It is remarkable how there are no villians and no victims, only people innocent, forced to witness, or misguided, destroying others and themselves with their refusal to broaden their thinking. Dec 12, Gabriella Anton rated it it was amazing. I begin to wish that two rockets would pass through my head leaving me intact I am absolute power.

I am absolute efficiency. I've reduced all truths to a formula of life and death. They remained clasped in one another and I could no longer distinguish my fingers from his, or his breath from mine, and he put his mouth in my hair, and left running. Its only in it, in its immemorial blue, that the blood of all is finally mixed. What can one to in this black Feast but dance? The deaf-mutes rise, and moved in the rhythm of falling bombs their bodies receive from the trembling earth, they begin to dance. Jan 30, Rachel rated it really liked it.

Possibly one of the most powerful, passionate works of fiction I have ever read. Adnan's Sitt Marie Rose is both an attack and an interrogation of her own history, her own identity, just as much as it is an attack on the tribal and religious justifications for the violence and terror of the civil war in Lebanon.

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She rails against an Islam that forgets "the divine mercy affirmed by the first verse of the Koran I don't want to ruin it for you, but this is ragingly feminist and intellectually pacifist all at once, and I highly recommend it! Jun 16, Sara rated it liked it Shelves: Set during the Lebanese Civil War, the story tells of a woman who abducted and killed. Each chapter changes narrators, often without informing you who is speaking, and comes across as stream-of-thought style with the events around them.

I found this chaotic style exemplified the chaotic nature of the world around the characters. Oct 14, Feras Hilal rated it it was amazing. Heartbreaking and gut-wrenching, every line in this book packs a punch of emotion. It also shows the misogyny that underlies war, the khawaja complex white man complex that ensnares so many Arabs. I appreciated how the story gets told from different narrators victims and perpetuators and how she includes the deaf and mute schoolchildren who Marie Rose cared for and took under her wing in the story. Nov 28, Krishna Dwarampudi rated it really liked it.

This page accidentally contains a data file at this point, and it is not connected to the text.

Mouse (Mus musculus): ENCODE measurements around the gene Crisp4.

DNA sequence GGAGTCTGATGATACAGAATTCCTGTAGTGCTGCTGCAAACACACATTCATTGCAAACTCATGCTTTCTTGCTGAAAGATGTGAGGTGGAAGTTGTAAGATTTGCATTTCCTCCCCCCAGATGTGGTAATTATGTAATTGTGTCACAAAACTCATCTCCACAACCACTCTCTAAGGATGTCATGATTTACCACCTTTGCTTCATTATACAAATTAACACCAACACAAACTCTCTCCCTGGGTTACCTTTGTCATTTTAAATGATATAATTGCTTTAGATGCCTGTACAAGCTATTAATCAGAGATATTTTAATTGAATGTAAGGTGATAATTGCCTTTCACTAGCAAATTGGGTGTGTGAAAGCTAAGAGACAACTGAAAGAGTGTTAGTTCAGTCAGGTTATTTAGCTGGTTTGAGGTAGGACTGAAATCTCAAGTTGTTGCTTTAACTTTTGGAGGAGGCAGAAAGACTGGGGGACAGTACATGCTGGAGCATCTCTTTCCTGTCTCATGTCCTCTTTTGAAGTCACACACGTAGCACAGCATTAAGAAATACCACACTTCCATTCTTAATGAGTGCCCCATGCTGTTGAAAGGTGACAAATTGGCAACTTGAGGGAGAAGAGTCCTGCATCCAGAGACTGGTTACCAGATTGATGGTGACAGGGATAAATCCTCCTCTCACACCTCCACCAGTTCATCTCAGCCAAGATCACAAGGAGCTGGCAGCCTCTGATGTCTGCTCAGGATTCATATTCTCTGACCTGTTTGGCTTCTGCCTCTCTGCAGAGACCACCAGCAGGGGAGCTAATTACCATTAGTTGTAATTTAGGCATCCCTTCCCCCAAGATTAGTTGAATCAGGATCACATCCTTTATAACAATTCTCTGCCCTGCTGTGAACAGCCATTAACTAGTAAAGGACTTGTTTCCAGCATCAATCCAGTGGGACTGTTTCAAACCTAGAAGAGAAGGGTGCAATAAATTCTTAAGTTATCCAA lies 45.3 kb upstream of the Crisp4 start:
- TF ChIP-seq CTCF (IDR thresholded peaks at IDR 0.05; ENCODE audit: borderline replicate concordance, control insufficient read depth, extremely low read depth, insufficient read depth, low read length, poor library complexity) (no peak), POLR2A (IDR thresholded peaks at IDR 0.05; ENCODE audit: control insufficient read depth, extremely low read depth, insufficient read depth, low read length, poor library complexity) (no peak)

There are flaws to this book like the grammar and style, but there are lessons to be learned here. The first is how one can write a narrative in a cyclic fashion to illustrate different viewpoints. But narration aside, there are deeper elements one can learn from such as the danger of a tribe mentality and how it feeds a hierarchy where any deviation is crushed. Following the lines of tribe mentality, the book teaches how faith can be warped into serving violence.

And finally, the book teaches ho There are flaws to this book like the grammar and style, but there are lessons to be learned here. This point is illustrated with the portrayal of the Crusades as put on by the French priests, invigorating the young Lebanese men to reject their cultural heritage and yearn for the influence of the West. Another major theme is the cause of the Lebanese Civil War. Sitt Marie Rose argues that the outbreak of the war is the fault of both the Christians and the Muslims.

Mounir however claims that he and the Chabab are fighting to reinforce the state in a conflict that will end with a clear victor and a clearly vanquished enemy. Confounding all of this is the concept that a single idea can be put forward as speaking for all of the people in Lebanon. The above description of how the novel is split into two Times, one of which is further subdivided shows how, at an organizational level, the novel is an experiment of presentation and how a novel can be presented.